Threats to cybersecurity and data privacy are constantly increasing both in volume and complexity. This trend is expected to continue in 2022. In a bid to protect cybersecurity and ensure data is properly safeguarded, countries around the world are introducing new laws focused on cybersecurity and data protection. Armed with new legal frameworks, regulators and law enforcement are placing onerous obligations on organisations who fall victim to cybersecurity breaches. There are shorter deadlines in which to notify the authorities of data breaches and ever increasing fines and penalties for businesses that fail to respond swiftly and appropriately to a cyberattack.
In this ever-changing area what is on the horizon for 2022?
The United Kingdom, fresh from leaving the European Union has already indicated that there will be data privacy law changes. Chancellor Rishi Sunak has said that the General Data Protection Rules (GDPR) are not necessary and pointed to what he called “sensible countries” such as Japan, Switzerland and Canada who have established and respected data rules. The Chancellor has explained that the UK Government wants to “protect individual data but we don’t want to hinder innovation, and the whole view is that there are things that we can change that will be pro-innovation whilst protecting rights and getting rid of some of the box-ticking and ending up in a good place that is net positive for the UK”.
In the US, following on from the California Consumer Privacy Act (CCPA) and the California Privacy Rights Act (CPRA) other States are enacting their own privacy legislation. The Virginia Consumer Data Protection Act (VCDPA), the Colorado Privacy Act (ColoPA), and A.430/S.2628 in New York; will be effective 1st January 2023, 1st July 2023, and May 2022 respectively. Many other States have active bills working their way through legislature, with at least 45 states and Puerto Rico having introduced or considered more than 250 bills or resolutions through 2021 that deal with cybersecurity.
In the last few months China’s new data protection law, the Personal Information Protection Law (PIPL) took effect. Broadly, it is similar to the GDPR in a number of key aspects. It has extra-territorial reach. In some areas it introduces more stringent requirements than under the GDPR. Organisations who transfer or gather data that comes within the scope of PIPL need to take steps urgently to ensure they are complying.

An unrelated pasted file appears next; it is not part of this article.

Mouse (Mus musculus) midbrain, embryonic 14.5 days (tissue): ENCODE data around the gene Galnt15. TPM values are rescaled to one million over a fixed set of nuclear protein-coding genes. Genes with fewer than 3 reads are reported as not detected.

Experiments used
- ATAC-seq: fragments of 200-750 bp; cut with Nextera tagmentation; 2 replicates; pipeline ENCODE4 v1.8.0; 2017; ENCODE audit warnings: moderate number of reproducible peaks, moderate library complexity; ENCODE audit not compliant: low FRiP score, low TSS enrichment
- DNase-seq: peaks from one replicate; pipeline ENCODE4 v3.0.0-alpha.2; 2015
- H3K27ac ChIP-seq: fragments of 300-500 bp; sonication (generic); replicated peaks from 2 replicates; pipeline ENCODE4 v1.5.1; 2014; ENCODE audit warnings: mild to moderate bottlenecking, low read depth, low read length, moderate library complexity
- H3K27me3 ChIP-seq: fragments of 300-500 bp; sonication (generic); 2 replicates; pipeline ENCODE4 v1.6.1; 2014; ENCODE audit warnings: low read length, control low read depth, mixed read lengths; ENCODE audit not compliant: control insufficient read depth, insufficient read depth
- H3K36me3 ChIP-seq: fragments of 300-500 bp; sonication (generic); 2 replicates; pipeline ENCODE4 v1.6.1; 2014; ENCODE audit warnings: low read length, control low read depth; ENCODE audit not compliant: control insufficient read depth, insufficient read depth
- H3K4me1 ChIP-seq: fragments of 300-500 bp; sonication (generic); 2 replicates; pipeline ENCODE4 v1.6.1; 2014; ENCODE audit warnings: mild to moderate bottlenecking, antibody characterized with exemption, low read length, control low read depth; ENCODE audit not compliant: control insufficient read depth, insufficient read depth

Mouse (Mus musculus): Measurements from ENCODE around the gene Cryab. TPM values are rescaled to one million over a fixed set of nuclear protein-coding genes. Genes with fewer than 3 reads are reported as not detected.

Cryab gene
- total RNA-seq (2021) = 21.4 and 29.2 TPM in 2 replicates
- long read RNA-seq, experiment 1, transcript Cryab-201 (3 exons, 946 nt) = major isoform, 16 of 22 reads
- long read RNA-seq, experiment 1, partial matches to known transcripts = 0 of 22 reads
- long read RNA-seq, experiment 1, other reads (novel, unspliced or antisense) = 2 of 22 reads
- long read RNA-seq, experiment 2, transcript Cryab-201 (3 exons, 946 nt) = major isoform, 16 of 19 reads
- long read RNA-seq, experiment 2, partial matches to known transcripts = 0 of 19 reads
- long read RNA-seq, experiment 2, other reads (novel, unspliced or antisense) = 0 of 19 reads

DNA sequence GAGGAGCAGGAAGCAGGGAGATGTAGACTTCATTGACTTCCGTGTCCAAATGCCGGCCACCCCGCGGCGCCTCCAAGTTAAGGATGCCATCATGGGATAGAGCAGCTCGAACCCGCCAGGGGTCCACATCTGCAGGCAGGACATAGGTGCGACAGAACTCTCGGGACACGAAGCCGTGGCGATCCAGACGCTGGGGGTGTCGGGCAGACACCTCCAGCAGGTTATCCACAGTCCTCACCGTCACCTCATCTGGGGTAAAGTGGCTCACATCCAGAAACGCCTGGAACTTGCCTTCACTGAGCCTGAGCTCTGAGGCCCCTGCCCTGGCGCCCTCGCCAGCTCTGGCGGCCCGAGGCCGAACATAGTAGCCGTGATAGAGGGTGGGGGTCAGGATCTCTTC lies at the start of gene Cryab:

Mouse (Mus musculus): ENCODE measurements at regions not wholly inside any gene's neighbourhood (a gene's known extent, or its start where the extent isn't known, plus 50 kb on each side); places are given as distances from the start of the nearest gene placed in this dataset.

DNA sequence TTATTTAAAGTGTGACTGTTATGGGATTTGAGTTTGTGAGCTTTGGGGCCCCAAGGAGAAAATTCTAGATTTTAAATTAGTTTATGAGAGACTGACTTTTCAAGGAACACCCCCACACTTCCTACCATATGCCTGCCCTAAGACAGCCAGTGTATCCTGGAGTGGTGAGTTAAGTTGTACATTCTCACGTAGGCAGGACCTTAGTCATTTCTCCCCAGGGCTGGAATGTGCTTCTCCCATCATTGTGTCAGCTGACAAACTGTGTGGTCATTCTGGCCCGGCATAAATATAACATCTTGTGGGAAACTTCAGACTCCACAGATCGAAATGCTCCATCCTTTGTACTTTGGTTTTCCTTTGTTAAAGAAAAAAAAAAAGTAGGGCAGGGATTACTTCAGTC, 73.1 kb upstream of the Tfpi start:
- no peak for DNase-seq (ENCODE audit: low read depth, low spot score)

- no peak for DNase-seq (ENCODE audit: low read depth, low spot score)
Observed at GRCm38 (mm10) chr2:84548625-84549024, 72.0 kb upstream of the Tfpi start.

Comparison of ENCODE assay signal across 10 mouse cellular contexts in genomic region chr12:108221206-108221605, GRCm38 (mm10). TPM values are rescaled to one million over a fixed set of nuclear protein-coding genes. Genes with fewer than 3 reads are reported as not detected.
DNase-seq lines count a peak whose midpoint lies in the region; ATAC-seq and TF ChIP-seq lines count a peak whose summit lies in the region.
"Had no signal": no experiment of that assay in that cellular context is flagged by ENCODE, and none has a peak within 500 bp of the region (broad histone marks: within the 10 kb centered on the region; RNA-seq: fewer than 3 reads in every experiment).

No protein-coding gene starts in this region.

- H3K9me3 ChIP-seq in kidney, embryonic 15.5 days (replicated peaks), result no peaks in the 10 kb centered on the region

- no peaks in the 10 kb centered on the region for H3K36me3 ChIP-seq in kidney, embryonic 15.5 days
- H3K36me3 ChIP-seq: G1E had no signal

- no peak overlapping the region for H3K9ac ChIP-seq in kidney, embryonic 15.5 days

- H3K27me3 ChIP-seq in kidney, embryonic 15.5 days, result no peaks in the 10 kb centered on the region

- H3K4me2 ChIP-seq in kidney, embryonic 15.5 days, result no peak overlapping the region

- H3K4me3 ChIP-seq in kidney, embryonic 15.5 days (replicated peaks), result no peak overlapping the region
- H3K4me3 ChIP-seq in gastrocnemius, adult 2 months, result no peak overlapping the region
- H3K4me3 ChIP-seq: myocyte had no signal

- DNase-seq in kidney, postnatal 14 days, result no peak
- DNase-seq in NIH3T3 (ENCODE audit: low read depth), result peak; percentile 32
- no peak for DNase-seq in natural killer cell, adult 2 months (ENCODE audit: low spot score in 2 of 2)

The United Arab Emirates have introduced data protection legislation this month, Federal Decree Law on the Protection of Personal Data. It has notable similarities to the GDPR. It also has extra-territorial reach. The law is so new that it is not yet known how it will be applied by the UAE authorities.
Cyber Attack Trends
As a result of the pandemic the number of connected devices is forecast to reach 18 billion this year. This is a vast number of potential access devices for cybercriminals looking to access secure data.
Supply chains are likely to be key targets for cyber criminals. A whole supply chain is likely to have multiple weak spots where it can be attacked with the repercussions being felt along the whole supply chain. Ransomware attacks are a likely source of disruption.
State sponsored attacks are likely to continue to be a key feature of cybercrime this coming year.
Expectations of Law Enforcement & Regulators
It is expected that regulators and law enforcement across the world will have high expectations.
The UK published a new National Cyber Strategy in December 2021. This builds on the creation of the National Cyber Force which is a significant step-up in its offensive cyber capability.
In the US, 2021 saw some significant enforcement activity, including for example the Department of Justice investigating and indicting individuals for carrying out and facilitating cyber hacks, and the New York Department of Financial Services levying its first penalties against companies in respect of cybersecurity breaches. The Financial Crimes Enforcement Network (FinCEN) also identified cybercrime as a top priority for anti-money laundering and countering terrorism financing.
Regulators want to see that organisations are taking cybersecurity seriously and have suitable data security policies in place.
How to Protect Your Organisation?
Organisations need to be proactive in tackling the threats faced and ensuring they are up-to-date with the laws applicable to the data they process.
Policies should be in place which are regularly reviewed (many organisations now review their policies every quarter such is the pace of change in this area) and updated as part of a regular cybersecurity audit. Depending on the characteristics of the business, third parties such as businesses in its supply chain, may need to form part of the audit and assessment process.
Good cybersecurity relies on education and awareness. Regular training of staff is key and should include temporary and contract staff.
Physical security also needs to be addressed which is concerned with access to premises and equipment. All organisations need to consider storage arrangements and secure disposal of records no longer required.
There need to be protocols to cover password use, firewalls, regular updates for software, backup and restoration of electronic information and monitoring to detect breaches.
Organisations should consider having a cyber-breach response plan to assist in the detection of cybercrime and ensure incidents are responded to swiftly and in an efficient and comprehensive way. There should be a clear structure of responsibility to allow for accountability.